While the students participating in the conference will benefit from this special learning experience, all parents and students in the district will know that we care deeply about students’ feedback regarding what makes an ideal educational environment. We’re counting on your support and participation!

By: Alyssa Gallagher, Assistant Superintendent of Curriculum and Instruction and Kami Thordarson, Innovative Strategies Coach

Thursday, April 4, 2013

Extreme by Design Workshop

Extreme by Design is a film by journalist, Ralph King. The film documents the journey of Stanford students in the Design for Extreme Affordability class. The class is a multidisciplinary, project-based course where students work in teams, using design thinking methods, to develop products and services that serve the needs of the world’s poor. Using the film as a way to model design thinking, Ralph has developed a workshop format that allows viewers to stop at various intervals and practice the process. He has been working to bring this unique workshop experience to different audiences, including students, parents, and teachers. Here in Los Altos, we started with a group of 7th and 8th grade students at Blach Junior High.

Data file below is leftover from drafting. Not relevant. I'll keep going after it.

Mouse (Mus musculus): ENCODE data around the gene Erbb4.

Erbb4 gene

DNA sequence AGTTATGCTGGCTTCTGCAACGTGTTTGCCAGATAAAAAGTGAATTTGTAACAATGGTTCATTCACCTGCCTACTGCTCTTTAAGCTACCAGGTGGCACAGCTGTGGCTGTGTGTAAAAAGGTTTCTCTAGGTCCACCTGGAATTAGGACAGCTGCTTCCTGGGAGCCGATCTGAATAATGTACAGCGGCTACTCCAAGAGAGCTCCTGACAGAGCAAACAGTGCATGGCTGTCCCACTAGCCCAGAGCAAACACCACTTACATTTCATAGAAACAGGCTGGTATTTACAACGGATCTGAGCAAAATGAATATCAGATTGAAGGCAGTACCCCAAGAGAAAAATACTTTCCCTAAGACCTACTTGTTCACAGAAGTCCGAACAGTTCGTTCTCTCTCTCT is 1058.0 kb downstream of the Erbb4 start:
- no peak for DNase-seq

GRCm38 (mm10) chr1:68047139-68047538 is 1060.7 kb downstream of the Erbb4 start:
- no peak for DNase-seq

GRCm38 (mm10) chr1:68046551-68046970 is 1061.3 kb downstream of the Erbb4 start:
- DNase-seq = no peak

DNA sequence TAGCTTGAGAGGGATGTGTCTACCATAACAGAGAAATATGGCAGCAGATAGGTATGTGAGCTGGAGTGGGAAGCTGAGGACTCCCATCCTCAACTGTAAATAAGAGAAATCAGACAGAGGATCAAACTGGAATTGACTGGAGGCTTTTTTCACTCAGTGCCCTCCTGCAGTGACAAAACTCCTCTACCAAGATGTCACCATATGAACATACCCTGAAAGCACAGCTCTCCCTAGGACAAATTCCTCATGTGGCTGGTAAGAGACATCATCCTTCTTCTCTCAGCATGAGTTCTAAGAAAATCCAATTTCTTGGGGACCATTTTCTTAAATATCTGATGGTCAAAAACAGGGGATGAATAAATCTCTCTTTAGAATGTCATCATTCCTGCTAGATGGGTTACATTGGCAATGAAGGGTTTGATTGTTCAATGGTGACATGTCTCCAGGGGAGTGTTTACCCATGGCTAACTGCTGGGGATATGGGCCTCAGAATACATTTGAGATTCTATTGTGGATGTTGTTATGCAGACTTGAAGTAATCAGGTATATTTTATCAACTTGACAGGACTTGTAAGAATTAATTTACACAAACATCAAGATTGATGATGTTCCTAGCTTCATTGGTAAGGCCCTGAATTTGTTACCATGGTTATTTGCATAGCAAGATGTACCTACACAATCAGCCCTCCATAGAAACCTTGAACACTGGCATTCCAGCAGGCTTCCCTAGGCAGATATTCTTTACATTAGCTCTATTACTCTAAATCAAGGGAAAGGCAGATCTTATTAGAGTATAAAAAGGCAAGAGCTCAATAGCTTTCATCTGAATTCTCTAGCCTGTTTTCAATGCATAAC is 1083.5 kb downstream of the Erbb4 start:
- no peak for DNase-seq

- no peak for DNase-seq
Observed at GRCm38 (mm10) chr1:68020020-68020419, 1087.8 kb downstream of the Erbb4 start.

Thirty students arrived early for a late start day. They came in looking a bit sleep deprived but smiling. After a few warm-up activities to get their blood flowing and their brains thinking, the facilitators began setting the stage for the workshop. Their challenge was to rethink the junior high elective experience. They began by interviewing each other and asking open ended questions about their partner’s current elective. They listened and took notes, continuing to ask questions that lead to further understanding. After watching a portion of the film, they discussed the importance of empathizing in the design process. Following this came defining, ideating, and prototyping, in between watching Stanford students address real-world issues using the same skills. 

Students were highly engaged and excited when they entered the prototyping phase. They were eager to gather materials and had no trouble jumping in and creating something that represented their idea. We saw creative models that involved classroom spaces and routines to new strategies such as the "helicopter of choice." Students were enthusiastic to share and couldn't wait to bring more ideas to their principal, Sandra McGonagle. She was just as excited as her students and promised to seriously consider their ideas for possible implementation.